Release Date: January 4, 2021
Contact:  Michael Rushford
(916) 446-0345

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On Tuesday, the California Supreme Court will hear oral argument in a case involving a habitual criminal’s challenge to his bail amount. In May 2018, the high court accepted the case of In re Humphrey to review a First District Court of Appeal ruling which announced that, in his decision to set bail, a trial judge must consider a defendant’s ability to pay. According to the court of appeal, if it is determined that the defendant is unable to pay, the judge is required to consider nonmonetary alternatives, such as release on one’s own recognizance.

In September 2018, a month after Governor Brown signed into law SB10, a statute to eliminate money bail, the Supreme Court asked for additional briefing on the impact of the new law on the case. But after the voters rejected that law in November 2020 by over 56%, the court’s review will focus entirely on the appellate court ruling.

The Criminal Justice Legal Foundation joined the case to argue that the appeals court ruling should be overturned.

The case involves repeat felon Kenneth Humphrey who was charged with robbery after he followed an elderly man into his San Francisco apartment in May 2017 where he threatened and robbed him. At his bail hearing, Humphrey asked to be released on his own recognizance because of his ties to the community. Noting Humphrey’s criminal record, the judge refused, setting bail at $350,000. On appeal, Humphrey won a ruling ordering the trial judge to base the decision regarding bail on his ability to pay.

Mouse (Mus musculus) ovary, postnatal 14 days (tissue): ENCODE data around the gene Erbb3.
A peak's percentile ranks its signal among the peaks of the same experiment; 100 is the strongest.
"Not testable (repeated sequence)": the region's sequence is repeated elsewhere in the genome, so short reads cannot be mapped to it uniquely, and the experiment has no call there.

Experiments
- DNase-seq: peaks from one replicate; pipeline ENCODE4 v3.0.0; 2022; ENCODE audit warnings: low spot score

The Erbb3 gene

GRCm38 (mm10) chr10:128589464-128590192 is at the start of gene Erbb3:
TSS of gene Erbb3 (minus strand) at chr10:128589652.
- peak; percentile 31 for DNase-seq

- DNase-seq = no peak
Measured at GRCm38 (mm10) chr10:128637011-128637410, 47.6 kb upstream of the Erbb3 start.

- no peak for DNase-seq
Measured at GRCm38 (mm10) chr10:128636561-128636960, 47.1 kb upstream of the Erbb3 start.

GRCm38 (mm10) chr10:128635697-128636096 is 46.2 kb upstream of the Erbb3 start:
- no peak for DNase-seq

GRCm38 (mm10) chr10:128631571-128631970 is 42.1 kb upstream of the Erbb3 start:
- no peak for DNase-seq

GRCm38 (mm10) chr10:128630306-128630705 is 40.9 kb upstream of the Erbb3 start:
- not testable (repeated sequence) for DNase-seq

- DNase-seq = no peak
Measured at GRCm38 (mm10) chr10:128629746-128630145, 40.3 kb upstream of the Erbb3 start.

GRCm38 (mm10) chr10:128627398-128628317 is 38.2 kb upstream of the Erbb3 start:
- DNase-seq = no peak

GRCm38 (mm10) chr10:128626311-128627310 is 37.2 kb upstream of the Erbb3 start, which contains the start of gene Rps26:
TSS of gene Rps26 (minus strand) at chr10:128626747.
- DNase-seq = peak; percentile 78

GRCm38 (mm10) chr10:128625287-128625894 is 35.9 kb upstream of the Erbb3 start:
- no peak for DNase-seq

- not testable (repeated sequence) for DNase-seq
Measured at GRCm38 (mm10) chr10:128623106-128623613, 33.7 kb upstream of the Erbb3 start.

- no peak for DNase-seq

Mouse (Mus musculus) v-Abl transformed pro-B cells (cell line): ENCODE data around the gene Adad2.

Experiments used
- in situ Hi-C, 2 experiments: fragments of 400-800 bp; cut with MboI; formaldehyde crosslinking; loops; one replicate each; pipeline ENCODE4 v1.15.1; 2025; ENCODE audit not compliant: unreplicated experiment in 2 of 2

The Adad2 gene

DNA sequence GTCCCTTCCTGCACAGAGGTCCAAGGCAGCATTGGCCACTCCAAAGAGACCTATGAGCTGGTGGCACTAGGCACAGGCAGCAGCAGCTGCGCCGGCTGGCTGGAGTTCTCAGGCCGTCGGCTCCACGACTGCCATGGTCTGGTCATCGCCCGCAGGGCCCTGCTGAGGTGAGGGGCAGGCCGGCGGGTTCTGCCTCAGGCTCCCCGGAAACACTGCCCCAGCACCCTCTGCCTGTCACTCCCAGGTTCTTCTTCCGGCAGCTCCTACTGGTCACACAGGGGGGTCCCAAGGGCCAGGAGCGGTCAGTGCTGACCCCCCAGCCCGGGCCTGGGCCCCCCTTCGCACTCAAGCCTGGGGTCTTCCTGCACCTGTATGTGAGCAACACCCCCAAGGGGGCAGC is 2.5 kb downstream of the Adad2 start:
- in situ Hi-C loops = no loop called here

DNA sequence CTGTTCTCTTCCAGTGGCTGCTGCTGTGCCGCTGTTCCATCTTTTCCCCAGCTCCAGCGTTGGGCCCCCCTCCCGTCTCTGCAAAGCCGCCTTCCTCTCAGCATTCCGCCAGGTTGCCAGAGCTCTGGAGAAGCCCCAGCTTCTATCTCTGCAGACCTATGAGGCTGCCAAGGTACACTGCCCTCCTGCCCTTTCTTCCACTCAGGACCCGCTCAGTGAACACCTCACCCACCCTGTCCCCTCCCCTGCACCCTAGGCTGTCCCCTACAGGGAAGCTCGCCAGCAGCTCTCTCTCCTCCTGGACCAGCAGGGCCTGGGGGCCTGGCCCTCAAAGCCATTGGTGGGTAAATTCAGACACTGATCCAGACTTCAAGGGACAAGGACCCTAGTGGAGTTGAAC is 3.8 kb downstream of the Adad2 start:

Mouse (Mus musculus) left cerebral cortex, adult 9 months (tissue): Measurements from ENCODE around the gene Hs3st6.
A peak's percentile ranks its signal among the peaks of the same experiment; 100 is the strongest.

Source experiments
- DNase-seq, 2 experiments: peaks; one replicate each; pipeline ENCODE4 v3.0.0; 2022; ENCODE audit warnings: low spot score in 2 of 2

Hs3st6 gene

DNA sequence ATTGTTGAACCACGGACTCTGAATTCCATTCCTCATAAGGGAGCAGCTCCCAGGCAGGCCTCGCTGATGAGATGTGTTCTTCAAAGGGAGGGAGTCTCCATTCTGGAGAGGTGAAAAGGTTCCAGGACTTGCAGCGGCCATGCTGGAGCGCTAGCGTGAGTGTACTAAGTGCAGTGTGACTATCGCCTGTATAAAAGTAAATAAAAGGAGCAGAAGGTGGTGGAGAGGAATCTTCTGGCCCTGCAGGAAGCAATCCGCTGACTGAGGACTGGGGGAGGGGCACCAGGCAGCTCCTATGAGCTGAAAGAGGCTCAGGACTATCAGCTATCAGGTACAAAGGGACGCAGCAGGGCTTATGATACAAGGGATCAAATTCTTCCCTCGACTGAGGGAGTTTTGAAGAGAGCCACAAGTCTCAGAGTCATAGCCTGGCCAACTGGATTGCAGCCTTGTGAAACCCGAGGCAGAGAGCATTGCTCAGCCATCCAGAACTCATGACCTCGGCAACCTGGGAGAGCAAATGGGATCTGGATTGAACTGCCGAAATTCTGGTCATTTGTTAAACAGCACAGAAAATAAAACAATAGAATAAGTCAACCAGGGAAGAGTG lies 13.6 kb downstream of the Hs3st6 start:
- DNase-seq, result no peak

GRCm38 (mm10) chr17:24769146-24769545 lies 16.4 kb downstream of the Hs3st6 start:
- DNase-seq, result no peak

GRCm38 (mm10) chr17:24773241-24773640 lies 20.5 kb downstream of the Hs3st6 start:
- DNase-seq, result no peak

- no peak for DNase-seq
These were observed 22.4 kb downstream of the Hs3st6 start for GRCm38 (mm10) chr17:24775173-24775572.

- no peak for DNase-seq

When the Supreme Court agreed to review that ruling, CJLF joined the case. In a scholarly amicus curiae (friend of the court) brief, CJLF Associate Attorney Kymberlee Stapleton argues that California law governing a judge’s decision to grant bail requires the consideration of several factors: the protection of the public, the safety of the victim, the seriousness of the offense charged, the defendant’s previous criminal record, and the probability of his or her appearing for trial. The ability to pay is not a factor for consideration. As a result, the court of appeal’s ruling inventing the new “ability to pay” factor was improper.

“Thirteen years ago, California voters adopted Proposition 9, the Victims’ Bill of Rights Act, which included a constitutional amendment to assure that public and victim safety were the primary considerations to be evaluated by a judge when making bail decisions,” said Stapleton. “Courts do not have the power to override that law by mandating an inquiry into a defendant’s ability to pay money bail after its been determined that the defendant should remain detained because he or she is a ‘flight risk’ or a threat to public and victim safety,” she added.

Foundation Associate Attorney Kymberlee Stapleton is available for comment at (916) 446-0345.